Stick Horses

8 Jan

Horses go “neigh.” Do kids learn that as one of the animal noises?

“Neigh” doesn’t seem like a very kid-friendly noise. It’s not fun like other animal noises.

But horses do have a one up on all the other animals. It’s extremely kid-friendly when you put its head on a stick!

I made these stick horses as Christmas presents. I loosely followed this tutorial from That Village House.


Here’s how they were made:

1. Cut out your two pieces of the horse head from your fabric using the pattern I created for this project (three pages): Horse_pageA, Horse_pageB, and Horse_pageC. Pattern pages were created assuming a 1/2 inch margin around each page (to account for printers). And should fit together according to the following image. (You only need to cut along the outline of the horse head, the circles are there just to help guide how the pages fit together.)


2. Do the mane:

  • Place the two fabric horse head pieces down, right sides together.
  • Wrap yarn around a sports bottle (or something with an approx 3″ diameter). When you run out of space on your sports bottle, cut the yarn, and gather it to place it in between the fabric where you want the mane to start. Be sure to spread it out to the desired thickness of the mane and that some of the mane is overlapping the edge of the horse head. Sew in place. Repeat process until entire mane is completed. (I did my manes in batches that were approx 2-3 inches of mane per batch.)


3. Sew the remainder of the top edge of the horse head, stopping where the mouth slopes down.

4. Set your sewing machine to the longest stitch length and baste the remainder of the horse head (minus the bottom edge). Basting will allow you to easily unstitch later.

5. Make your ears: Based on the images, cut larger and smaller pieces out of felt for the ears and stitch together. For each ear, I stitched two larger pieces together first, then the smaller piece to the large pieces to make it a bit more stiff so it’ll stand easier.


6. Stuff the horse head with your polyfil so you can get a sense of where you want the eyes and ears. With a pencil, lightly mark the spot for your eyes and ears.

7. Unstuff the horse head and sew on the button eyes where you just marked.

8. Attach the ears:

  • According to your markings, cut a small straight line where you want each ear. This line should not exceed the width of the bottom of the ears.
  • Put the ear in the hole and fold in the rough edges, pin as needed, and sew into place.

9. Attach the bridle:

  • Re-stuff the horse head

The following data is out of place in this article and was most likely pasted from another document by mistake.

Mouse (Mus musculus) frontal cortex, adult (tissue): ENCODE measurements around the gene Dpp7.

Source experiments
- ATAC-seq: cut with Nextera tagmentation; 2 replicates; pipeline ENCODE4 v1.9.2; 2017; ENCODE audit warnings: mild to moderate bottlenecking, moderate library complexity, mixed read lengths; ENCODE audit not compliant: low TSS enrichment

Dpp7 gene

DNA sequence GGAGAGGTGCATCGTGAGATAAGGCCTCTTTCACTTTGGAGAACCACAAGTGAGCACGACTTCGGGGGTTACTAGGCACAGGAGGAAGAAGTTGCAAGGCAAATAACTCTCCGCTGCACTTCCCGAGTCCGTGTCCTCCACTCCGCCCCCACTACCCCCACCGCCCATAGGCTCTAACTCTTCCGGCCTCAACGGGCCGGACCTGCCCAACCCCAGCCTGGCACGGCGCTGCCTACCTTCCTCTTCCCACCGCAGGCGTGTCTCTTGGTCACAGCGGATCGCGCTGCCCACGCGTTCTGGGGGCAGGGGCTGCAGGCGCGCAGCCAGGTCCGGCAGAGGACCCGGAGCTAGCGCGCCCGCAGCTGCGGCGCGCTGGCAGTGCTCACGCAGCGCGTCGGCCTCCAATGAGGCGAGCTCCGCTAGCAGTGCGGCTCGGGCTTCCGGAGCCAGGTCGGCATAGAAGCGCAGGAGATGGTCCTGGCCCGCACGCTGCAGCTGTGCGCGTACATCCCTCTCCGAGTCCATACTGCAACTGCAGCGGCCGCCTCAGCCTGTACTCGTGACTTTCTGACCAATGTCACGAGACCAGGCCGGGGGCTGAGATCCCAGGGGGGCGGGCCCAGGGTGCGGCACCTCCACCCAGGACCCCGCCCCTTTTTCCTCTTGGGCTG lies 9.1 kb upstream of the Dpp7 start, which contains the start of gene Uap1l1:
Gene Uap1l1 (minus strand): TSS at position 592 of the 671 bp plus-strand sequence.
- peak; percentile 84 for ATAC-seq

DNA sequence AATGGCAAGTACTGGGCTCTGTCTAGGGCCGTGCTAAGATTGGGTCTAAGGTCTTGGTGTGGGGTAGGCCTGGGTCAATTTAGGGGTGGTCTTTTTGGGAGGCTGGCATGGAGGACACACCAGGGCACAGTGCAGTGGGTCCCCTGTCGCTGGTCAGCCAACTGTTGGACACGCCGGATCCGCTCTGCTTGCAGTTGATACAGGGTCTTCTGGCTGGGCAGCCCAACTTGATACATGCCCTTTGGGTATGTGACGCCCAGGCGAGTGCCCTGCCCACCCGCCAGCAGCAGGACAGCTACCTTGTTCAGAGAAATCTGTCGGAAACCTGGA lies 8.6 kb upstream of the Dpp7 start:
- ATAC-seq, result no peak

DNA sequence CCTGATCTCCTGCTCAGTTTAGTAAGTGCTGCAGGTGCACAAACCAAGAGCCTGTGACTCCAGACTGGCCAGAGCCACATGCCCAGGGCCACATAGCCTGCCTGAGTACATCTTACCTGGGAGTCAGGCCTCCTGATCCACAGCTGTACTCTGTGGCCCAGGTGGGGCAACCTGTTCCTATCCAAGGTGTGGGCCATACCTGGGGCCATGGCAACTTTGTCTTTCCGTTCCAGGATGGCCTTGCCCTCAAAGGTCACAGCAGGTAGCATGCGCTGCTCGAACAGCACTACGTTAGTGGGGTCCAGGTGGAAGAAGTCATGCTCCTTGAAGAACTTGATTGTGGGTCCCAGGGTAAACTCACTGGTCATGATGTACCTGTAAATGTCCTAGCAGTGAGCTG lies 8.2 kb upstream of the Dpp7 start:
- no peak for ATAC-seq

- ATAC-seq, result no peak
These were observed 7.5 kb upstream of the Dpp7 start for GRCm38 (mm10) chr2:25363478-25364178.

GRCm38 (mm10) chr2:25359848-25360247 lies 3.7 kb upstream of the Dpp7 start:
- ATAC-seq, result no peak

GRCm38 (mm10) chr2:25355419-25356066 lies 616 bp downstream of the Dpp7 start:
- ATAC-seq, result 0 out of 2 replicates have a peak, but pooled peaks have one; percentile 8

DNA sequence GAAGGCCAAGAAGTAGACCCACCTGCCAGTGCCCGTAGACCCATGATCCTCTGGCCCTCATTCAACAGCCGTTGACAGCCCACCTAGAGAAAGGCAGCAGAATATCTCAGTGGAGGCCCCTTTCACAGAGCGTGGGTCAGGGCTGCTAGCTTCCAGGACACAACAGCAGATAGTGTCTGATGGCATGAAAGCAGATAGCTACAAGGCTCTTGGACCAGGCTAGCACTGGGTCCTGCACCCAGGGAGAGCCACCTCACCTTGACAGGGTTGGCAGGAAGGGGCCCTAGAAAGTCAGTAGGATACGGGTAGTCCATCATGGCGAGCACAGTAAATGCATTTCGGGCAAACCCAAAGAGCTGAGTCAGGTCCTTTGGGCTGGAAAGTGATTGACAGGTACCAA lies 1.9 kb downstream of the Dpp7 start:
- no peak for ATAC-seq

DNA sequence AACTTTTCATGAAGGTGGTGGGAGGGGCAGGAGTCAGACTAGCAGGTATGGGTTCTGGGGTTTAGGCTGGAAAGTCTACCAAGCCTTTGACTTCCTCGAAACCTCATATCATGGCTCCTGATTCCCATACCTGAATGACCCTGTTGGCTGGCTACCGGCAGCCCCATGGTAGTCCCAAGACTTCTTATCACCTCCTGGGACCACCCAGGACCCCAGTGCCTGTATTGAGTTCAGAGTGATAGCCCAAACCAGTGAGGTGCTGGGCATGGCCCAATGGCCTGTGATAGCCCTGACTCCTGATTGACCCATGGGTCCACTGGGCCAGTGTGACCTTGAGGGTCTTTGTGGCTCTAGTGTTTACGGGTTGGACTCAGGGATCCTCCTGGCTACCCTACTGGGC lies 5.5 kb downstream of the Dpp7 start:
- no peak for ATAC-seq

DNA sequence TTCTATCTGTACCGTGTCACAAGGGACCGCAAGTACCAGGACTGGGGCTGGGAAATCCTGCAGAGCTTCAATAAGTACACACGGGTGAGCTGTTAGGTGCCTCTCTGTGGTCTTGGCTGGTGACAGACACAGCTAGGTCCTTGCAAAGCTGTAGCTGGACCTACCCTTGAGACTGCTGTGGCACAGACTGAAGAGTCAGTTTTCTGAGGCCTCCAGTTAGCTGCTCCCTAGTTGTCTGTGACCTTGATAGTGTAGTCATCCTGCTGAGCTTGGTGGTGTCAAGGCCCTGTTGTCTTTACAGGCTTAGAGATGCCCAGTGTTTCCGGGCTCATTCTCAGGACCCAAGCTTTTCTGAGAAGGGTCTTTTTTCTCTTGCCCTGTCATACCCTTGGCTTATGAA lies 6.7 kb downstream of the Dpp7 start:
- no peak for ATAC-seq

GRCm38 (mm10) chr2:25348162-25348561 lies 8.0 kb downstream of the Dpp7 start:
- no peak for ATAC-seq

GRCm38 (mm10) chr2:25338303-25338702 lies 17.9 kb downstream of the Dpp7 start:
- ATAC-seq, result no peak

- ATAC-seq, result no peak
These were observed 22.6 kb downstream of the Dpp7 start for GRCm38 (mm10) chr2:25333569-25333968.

• Take your webbing to measure out the part that circles around the mouth of the horse. Wrap the webbing around the horse’s mouth in the spot you want it to sit. Mark the webbing to measure the length you need in order to wrap around the mouth (overlapping the ends of the webbing a bit) and lightly mark the horse head of where you want the bridle to sit.
  • Unstuff the head.
  • Cut the webbing where you marked. Line up the center of your webbing with the top of the horse head. At this point, I unstitched the short side of the neck (opposite side of the mane), up to where it starts to curve. With the webbing lined up properly, sew a few line of stitches on the top of the head through the webbing and head to keep it in place. Then wrap the webbing according to your markings and sew in place to the underside of the horse head at each end of the webbing, which should overlap a bit.
  • Restuff the horse head as much as possible (won’t be completely stuffed since you unstitched some of the neck).
  • Take your other webbing piece and put it in place for the bridle part that wraps along the back of the horse head. Do the same thing as you did previously – mark the webbing for length, and mark the horse head where you want it to sit.
  • Cut the webbing where you marked. Line up the center of the webbing with the mane. Sew a few lines to keep in place, pushing as much of the mane out of the way as possible. Sew the ends of this webbing to the other bridle piece. Additionally, sew a one-inch line in the middle of each side to help keep it in place.


10. Now, turn the horse inside out and properly sew where you had previously basted.

11. Stuff your horse one last time. Get your stick and apply hot glue to the part that will be stuffed in the head. Stuff the stick in the head, trying to keep it in the center of the polyfil.

12. Then, fold in the rough edges of the bottom edge of the horse head. Hand sew this edge, so it is tight around the stick. Apply additional hot glue to the stick for the area that touches the fabric to help keep it in place.

13. Done.



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